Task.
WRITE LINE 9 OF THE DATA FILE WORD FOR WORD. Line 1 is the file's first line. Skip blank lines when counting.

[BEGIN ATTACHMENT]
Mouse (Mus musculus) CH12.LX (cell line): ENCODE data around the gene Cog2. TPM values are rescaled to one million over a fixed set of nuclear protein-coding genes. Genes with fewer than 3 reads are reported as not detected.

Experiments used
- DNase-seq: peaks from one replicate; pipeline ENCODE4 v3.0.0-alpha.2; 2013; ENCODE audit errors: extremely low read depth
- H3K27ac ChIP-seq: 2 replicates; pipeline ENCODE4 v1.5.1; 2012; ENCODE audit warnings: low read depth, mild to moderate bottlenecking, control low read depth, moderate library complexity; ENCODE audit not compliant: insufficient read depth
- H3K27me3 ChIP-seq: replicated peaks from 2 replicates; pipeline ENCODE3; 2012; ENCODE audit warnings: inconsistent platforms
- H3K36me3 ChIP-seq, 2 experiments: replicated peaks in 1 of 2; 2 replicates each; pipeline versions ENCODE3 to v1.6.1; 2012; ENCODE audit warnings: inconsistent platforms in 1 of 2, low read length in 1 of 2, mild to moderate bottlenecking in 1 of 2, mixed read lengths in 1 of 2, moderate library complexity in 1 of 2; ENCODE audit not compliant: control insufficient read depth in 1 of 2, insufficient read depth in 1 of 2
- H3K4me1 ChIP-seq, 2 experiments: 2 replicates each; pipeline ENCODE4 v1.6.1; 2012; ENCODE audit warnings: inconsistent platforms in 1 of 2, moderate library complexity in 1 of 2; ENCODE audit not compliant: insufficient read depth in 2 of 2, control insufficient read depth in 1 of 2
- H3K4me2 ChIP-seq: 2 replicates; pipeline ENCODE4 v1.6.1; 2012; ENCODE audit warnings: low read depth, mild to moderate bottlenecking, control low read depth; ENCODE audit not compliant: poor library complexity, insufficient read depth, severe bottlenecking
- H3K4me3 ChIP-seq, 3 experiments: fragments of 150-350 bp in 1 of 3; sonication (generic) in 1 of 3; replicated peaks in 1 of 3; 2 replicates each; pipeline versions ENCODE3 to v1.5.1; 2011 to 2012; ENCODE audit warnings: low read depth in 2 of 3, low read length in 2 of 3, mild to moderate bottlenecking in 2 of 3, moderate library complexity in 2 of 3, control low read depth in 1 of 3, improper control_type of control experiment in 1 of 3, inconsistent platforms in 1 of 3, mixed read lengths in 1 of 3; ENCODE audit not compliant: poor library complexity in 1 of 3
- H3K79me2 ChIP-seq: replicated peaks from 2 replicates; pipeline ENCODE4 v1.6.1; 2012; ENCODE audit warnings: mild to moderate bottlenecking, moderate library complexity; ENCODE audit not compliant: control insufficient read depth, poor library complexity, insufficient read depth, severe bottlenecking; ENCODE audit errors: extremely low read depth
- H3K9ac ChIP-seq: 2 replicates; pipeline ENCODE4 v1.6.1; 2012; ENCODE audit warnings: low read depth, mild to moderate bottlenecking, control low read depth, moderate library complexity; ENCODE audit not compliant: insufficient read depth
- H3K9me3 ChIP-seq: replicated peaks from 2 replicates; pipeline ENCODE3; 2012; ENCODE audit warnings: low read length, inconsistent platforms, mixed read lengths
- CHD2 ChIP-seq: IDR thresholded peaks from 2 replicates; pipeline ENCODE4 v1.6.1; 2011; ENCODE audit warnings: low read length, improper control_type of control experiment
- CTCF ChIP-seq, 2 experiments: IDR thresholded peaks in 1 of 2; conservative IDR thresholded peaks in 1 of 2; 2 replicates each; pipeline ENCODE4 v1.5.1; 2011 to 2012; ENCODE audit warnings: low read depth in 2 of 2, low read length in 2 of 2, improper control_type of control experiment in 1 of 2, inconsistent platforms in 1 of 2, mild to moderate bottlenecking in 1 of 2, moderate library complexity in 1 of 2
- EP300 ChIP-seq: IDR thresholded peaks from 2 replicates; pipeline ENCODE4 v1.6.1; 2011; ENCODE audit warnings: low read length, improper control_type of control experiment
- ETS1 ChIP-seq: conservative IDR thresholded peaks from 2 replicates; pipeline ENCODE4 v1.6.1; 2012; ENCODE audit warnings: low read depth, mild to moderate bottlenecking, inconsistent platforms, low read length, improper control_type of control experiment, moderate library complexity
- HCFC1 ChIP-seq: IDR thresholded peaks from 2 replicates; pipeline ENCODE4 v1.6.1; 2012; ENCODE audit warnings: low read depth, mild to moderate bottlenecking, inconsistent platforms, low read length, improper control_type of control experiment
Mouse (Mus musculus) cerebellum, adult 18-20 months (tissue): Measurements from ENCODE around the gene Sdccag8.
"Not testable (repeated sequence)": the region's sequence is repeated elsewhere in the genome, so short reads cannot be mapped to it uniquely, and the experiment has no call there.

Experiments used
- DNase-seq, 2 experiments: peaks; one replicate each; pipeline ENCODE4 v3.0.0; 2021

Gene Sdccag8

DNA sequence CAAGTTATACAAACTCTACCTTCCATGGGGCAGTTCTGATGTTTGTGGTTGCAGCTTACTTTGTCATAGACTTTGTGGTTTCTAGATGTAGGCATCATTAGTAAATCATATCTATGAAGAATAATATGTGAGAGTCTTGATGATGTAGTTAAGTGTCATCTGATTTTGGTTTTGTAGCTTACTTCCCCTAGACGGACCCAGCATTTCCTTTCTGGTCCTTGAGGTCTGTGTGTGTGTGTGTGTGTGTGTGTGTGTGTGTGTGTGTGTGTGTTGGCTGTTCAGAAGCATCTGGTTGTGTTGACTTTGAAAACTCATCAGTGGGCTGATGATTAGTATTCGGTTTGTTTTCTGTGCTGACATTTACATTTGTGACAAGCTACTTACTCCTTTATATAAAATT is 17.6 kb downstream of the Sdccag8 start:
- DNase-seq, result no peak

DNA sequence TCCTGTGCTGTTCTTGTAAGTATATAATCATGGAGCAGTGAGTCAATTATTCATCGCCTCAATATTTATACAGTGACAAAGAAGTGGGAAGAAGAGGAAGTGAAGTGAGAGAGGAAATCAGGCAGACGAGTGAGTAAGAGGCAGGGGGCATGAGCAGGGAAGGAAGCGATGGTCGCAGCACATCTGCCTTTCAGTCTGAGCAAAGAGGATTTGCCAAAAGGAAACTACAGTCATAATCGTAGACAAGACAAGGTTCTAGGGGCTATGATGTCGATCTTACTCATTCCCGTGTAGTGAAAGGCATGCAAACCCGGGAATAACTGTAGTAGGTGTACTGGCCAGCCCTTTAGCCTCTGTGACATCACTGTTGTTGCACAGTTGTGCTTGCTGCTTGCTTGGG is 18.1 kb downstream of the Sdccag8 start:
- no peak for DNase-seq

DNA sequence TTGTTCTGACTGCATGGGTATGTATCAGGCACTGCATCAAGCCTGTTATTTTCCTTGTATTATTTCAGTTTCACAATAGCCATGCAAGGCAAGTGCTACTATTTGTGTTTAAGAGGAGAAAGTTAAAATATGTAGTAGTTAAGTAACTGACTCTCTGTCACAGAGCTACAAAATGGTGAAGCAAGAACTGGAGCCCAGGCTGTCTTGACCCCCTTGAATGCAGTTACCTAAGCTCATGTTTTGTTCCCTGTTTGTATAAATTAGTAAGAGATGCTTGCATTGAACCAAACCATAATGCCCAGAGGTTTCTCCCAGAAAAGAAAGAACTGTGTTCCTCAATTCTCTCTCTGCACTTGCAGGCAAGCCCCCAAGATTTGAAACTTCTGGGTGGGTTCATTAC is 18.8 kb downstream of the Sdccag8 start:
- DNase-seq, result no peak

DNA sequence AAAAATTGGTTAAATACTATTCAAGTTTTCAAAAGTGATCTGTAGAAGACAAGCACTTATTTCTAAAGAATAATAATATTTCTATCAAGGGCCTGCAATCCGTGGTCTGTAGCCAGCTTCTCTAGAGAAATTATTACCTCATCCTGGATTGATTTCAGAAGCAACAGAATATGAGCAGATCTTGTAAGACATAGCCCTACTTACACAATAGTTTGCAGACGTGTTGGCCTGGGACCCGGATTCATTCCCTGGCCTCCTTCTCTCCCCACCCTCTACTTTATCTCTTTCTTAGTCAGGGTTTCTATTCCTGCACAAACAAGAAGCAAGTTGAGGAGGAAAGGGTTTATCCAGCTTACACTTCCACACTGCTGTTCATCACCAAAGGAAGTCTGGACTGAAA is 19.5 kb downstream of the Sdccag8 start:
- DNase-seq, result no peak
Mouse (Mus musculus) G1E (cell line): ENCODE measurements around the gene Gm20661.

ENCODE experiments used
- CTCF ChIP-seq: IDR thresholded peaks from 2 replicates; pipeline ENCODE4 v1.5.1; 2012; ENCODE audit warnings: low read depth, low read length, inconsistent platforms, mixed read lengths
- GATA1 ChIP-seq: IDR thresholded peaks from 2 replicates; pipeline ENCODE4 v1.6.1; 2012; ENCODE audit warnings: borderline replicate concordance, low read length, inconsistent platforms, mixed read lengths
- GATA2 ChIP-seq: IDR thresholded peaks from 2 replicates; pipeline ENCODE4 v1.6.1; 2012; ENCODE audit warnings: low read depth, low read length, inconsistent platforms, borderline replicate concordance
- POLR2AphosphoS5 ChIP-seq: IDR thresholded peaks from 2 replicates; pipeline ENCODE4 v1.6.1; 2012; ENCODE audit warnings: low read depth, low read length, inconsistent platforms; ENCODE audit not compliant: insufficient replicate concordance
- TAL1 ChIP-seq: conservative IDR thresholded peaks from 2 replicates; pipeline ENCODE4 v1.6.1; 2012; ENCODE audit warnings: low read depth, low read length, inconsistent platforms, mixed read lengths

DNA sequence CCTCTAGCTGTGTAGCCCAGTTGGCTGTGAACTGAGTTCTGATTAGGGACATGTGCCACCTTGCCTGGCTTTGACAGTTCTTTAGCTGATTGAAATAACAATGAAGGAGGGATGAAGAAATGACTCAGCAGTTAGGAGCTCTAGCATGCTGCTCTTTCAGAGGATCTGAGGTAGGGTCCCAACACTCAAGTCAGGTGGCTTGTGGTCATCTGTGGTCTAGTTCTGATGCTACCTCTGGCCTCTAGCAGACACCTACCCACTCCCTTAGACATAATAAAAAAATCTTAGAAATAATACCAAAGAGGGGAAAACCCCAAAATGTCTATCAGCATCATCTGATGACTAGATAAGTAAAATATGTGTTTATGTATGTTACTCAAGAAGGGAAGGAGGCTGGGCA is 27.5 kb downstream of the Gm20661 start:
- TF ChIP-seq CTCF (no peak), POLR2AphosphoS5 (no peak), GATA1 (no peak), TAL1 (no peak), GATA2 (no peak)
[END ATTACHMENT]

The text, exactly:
- H3K4me3 ChIP-seq, 3 experiments: fragments of 150-350 bp in 1 of 3; sonication (generic) in 1 of 3; replicated peaks in 1 of 3; 2 replicates each; pipeline versions ENCODE3 to v1.5.1; 2011 to 2012; ENCODE audit warnings: low read depth in 2 of 3, low read length in 2 of 3, mild to moderate bottlenecking in 2 of 3, moderate library complexity in 2 of 3, control low read depth in 1 of 3, improper control_type of control experiment in 1 of 3, inconsistent platforms in 1 of 3, mixed read lengths in 1 of 3; ENCODE audit not compliant: poor library complexity in 1 of 3